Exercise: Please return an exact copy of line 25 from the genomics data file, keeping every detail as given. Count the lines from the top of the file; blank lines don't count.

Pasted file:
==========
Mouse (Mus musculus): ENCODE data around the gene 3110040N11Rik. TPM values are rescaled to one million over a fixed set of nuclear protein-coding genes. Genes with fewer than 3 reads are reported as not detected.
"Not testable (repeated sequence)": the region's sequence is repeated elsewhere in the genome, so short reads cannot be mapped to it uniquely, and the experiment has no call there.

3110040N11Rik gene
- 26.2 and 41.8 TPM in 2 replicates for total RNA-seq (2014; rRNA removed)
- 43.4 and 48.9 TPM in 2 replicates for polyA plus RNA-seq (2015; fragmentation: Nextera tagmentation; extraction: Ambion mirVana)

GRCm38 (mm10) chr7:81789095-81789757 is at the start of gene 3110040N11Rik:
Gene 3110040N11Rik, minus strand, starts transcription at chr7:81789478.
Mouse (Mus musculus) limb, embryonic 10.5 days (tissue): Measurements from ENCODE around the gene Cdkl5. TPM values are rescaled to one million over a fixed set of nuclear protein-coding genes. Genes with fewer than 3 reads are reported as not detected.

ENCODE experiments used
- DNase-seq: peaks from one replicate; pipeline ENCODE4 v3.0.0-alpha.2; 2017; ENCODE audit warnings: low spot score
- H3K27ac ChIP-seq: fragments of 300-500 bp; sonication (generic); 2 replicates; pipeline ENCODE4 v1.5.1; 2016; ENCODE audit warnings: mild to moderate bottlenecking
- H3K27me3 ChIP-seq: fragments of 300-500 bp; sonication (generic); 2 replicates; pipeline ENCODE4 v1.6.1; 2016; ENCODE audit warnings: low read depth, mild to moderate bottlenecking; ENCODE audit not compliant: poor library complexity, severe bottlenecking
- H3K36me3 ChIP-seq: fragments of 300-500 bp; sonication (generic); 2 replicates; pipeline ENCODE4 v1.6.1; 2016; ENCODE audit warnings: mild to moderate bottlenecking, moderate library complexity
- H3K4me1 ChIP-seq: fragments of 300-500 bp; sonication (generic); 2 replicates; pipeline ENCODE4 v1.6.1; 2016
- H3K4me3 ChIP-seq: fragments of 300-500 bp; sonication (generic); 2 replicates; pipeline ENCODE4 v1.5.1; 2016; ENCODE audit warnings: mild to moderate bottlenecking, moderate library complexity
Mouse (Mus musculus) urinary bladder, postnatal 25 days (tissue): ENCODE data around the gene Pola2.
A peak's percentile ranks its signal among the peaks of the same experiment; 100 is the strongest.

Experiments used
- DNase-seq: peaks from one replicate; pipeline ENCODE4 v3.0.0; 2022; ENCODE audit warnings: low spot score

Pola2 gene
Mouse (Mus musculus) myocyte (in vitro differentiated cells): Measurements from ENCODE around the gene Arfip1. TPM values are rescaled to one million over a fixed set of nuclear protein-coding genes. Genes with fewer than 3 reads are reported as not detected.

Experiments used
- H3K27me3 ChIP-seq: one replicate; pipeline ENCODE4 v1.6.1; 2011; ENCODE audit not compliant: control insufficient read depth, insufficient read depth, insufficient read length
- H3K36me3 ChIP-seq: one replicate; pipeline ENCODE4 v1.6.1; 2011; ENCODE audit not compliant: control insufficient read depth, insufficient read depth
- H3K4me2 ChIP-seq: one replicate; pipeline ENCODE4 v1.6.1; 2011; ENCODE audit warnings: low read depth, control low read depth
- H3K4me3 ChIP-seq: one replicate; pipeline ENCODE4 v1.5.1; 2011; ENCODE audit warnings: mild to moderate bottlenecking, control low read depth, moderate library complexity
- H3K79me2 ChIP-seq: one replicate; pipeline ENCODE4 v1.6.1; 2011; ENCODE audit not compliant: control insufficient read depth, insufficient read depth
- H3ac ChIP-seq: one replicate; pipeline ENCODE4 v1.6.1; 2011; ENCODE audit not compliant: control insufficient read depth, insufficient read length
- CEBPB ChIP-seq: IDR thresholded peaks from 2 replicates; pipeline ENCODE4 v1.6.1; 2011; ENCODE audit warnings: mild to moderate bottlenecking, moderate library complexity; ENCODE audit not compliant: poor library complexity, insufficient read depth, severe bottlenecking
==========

- H3K4me2 ChIP-seq: one replicate; pipeline ENCODE4 v1.6.1; 2011; ENCODE audit warnings: low read depth, control low read depth